Dr. Polomsky's discussion of Air Wisconsin Airlines Corp. v. Hoeper, 320 P.3d 830 (Colo. 2012) does not change my analysis. In that case, the Colorado Supreme Court applied precedent applicable to federal immunities, because it was tasked with interpreting a federal statute that provides immunity to air carriers who disclose suspicious behavior. Air Wisconsin Airlines Corp., 320 P.3d at 836-37, overruled on other grounds by 134 S.Ct. 852 (2014). Furthermore, in determining that the immunity was from suit, the Colorado Supreme Court relied heavily on the fact that the purpose of the provision was to “avoid[] air piracy and other threats to national security, without fear of consequences.” Id. at 837. Here, Dr. Polomsky has not identified a purpose similar to national security that would provide a basis for interpreting the statute contrary to its plain meaning.[2]

         In sum, I find that certifying Dr. Polomsky's proposed issues to the Colorado Supreme Court is not appropriate. Because I have already determined two of the issues on which Dr. Polomsky seeks certification, permitting the Supreme Court to resolve the questions would not save significant judicial resources. Furthermore, I do not find that the issues are of great importance to Colorado law, and I am not convinced of the likelihood that the Colorado Supreme Court would decide the issues differently. Accordingly, Dr. Polomsky's Motion to Certify to the Colorado Supreme Court Unresolved Questions Regarding the Immunity Provision of the Colorado Medical Practice Act Pursuant to Colo.App. 21.1 [filed April 2, 2018; ECF No. 89] is denied.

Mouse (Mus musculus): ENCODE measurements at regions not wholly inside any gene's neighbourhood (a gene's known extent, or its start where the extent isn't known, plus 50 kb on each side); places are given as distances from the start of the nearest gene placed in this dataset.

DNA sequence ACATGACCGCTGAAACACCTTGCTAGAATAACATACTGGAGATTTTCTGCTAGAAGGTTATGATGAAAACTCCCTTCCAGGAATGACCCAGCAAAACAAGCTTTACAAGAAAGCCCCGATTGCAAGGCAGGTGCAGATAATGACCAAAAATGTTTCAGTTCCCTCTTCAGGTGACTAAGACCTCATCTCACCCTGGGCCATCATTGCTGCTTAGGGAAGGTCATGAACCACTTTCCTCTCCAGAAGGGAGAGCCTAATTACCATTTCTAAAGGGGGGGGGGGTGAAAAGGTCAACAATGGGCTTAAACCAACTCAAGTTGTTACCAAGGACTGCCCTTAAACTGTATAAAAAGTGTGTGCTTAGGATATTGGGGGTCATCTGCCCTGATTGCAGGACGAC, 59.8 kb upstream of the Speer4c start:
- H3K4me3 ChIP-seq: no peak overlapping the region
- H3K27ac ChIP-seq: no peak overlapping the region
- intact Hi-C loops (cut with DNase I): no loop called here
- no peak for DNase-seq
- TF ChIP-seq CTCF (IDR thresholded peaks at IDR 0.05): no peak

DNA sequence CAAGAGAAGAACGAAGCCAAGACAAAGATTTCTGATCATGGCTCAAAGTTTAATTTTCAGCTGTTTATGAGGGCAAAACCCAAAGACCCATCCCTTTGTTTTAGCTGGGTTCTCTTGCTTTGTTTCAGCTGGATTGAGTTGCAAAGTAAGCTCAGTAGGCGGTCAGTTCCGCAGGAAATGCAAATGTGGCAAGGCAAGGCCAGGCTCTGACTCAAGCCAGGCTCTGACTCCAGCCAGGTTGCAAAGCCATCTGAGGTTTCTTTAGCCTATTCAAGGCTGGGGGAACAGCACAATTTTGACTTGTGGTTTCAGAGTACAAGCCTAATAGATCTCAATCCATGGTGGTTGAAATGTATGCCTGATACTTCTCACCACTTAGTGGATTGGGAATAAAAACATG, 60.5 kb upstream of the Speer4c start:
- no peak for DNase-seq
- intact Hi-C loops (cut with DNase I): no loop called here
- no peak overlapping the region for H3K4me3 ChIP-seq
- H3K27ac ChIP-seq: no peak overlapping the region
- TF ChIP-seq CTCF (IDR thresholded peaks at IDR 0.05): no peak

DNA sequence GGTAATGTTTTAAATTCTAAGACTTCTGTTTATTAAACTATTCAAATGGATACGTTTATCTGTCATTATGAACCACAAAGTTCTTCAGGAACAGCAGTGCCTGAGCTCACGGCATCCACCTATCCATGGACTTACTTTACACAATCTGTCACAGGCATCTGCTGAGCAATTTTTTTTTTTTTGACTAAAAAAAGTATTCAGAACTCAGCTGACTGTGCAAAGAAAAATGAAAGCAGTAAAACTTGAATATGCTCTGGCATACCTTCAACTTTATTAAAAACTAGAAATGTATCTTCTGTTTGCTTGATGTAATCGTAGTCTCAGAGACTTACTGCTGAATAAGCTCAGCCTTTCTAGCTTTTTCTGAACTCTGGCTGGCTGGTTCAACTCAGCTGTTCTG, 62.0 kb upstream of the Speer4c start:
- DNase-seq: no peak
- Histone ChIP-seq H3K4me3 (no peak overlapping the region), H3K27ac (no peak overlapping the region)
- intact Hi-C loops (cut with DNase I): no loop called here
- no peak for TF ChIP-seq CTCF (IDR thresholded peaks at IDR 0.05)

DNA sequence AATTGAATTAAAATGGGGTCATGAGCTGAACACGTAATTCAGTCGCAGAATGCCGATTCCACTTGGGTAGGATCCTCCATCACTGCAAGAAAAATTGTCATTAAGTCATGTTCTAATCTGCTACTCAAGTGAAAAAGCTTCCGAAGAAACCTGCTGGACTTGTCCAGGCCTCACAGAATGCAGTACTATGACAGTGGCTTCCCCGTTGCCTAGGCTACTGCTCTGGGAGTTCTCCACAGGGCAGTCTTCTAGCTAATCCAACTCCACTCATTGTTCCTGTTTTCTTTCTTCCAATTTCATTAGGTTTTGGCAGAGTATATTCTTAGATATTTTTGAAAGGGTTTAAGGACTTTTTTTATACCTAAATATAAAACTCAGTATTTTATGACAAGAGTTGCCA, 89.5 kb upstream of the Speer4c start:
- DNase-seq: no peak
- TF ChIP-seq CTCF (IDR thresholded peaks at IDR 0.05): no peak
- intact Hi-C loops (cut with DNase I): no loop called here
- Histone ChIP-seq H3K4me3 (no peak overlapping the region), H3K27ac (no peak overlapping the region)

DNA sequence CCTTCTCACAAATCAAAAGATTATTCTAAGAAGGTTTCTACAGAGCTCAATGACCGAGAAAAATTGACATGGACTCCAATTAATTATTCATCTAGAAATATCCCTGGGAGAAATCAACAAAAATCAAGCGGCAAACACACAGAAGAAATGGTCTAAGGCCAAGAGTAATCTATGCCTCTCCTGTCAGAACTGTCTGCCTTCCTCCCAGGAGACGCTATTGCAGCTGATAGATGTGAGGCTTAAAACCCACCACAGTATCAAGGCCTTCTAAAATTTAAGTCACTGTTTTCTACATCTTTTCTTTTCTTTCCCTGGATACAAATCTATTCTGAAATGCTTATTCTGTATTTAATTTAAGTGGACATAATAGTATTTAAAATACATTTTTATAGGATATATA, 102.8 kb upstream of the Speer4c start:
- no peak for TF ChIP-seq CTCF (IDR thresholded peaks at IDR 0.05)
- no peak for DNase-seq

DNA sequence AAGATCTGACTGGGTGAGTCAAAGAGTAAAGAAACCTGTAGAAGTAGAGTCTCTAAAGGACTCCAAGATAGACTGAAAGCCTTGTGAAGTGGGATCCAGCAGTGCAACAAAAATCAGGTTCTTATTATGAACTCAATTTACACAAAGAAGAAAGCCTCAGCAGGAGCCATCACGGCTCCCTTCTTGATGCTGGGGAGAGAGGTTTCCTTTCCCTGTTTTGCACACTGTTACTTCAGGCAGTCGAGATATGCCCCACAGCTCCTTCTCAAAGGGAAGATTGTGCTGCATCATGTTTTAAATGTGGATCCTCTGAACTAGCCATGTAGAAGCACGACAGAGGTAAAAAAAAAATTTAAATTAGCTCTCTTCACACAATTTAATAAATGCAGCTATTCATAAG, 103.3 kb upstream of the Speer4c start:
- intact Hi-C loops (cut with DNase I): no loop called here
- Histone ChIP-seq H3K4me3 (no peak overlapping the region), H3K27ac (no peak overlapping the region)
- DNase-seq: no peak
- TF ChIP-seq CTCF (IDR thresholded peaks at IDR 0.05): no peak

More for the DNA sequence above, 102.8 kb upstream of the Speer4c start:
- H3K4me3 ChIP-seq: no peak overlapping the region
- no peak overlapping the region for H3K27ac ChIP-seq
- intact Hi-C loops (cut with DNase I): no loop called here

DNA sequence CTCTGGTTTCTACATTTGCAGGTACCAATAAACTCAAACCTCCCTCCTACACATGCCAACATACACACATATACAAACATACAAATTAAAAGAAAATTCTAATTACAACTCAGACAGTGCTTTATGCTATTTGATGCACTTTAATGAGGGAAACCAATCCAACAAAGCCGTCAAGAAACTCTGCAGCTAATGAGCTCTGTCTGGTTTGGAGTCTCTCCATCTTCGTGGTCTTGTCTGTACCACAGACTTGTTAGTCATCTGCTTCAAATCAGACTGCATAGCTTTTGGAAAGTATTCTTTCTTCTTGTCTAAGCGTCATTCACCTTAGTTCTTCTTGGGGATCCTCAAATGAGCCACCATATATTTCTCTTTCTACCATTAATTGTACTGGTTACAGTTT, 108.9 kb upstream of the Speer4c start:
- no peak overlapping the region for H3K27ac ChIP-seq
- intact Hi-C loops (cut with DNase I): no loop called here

[1] Similarly, as I have stated in my previous orders, the Colorado General Assembly explicitly provides a presumption in favor of immunity when it wants to do so. Colo. Rev. Stat. § 19-2-508(7) (West 2018) (“For purposes of any proceedings, civil or criminal, the good faith of any such person is presumed.”).

[2] If Dr. Polomsky truly believes this provision creates immunity from suit, which is lost if the case proceeds to a jury determination, he may attempt an interlocutory appeal to the Tenth Circuit. See Aspen Orthopaedics & Sports Med., LLC v. Aspen Valley Hosp. Dist., 353 F.3d 832, 837 (10th Cir. 2003) (stating that the federal appellate courts “have subject matter jurisdiction to hear ‘appeals of orders denying motions to dismiss where the motions are based on ...